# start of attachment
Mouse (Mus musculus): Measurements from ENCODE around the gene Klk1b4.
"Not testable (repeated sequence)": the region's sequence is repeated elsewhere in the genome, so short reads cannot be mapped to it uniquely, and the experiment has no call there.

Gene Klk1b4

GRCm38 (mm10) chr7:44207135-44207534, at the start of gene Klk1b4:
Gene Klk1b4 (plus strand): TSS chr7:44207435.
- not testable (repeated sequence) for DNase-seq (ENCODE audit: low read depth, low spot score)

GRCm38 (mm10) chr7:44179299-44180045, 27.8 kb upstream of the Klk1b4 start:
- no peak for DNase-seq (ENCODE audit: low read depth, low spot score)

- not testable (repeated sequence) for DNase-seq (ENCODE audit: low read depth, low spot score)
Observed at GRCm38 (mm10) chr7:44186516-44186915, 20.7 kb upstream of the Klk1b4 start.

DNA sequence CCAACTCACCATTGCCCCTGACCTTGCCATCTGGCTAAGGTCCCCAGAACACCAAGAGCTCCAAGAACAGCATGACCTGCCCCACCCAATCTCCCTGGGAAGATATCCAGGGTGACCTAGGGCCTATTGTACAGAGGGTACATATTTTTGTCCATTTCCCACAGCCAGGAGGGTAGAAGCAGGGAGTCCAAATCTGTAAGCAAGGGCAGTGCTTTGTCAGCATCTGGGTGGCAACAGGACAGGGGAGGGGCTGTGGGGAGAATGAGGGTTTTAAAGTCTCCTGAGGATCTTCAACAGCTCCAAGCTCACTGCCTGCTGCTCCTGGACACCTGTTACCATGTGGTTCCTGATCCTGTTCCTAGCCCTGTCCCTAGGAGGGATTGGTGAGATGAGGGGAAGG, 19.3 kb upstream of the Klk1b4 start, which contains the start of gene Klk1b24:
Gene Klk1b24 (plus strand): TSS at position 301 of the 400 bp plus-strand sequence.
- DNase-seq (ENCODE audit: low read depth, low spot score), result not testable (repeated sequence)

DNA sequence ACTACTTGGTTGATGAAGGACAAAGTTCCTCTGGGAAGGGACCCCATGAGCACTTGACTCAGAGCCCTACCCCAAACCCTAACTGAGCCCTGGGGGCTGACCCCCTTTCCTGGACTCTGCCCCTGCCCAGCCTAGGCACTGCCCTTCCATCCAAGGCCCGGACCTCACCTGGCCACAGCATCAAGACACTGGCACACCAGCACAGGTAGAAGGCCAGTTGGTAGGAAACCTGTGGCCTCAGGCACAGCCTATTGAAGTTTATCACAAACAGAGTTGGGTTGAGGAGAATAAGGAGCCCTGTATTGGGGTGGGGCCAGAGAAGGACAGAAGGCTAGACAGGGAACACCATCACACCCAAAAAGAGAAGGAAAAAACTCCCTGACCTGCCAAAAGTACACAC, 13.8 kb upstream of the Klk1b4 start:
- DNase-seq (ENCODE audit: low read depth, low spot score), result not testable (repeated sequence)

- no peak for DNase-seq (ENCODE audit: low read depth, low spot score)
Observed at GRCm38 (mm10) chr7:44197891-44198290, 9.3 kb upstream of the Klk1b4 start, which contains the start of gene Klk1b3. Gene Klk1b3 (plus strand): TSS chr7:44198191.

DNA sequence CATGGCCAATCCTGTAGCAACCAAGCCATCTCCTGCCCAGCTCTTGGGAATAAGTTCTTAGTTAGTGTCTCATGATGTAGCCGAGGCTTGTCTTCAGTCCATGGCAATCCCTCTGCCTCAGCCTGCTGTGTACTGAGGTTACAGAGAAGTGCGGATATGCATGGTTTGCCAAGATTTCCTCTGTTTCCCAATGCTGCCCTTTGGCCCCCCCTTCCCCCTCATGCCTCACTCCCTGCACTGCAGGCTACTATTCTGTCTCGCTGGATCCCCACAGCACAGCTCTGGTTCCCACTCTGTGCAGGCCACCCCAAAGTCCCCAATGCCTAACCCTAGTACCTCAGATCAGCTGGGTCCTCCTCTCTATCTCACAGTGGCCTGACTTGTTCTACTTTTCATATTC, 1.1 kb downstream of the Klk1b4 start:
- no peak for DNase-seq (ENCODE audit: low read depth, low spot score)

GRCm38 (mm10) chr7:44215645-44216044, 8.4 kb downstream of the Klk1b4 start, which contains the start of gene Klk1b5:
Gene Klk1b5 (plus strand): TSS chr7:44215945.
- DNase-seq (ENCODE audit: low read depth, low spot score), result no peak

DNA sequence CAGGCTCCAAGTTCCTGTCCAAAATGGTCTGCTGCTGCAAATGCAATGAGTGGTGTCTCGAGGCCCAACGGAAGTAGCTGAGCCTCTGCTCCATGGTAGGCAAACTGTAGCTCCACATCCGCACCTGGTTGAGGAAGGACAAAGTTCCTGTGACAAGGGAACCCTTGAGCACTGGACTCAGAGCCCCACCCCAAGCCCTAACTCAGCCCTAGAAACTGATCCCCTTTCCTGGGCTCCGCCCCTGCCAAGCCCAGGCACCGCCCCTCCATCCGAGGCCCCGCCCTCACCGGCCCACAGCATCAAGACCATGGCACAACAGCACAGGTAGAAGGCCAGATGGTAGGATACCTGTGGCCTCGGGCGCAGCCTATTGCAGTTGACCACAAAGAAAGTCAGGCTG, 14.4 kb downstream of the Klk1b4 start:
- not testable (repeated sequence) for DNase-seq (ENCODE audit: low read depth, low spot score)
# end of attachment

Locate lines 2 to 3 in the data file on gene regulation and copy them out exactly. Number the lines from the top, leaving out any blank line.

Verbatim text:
"Not testable (repeated sequence)": the region's sequence is repeated elsewhere in the genome, so short reads cannot be mapped to it uniquely, and the experiment has no call there.

Gene Klk1b4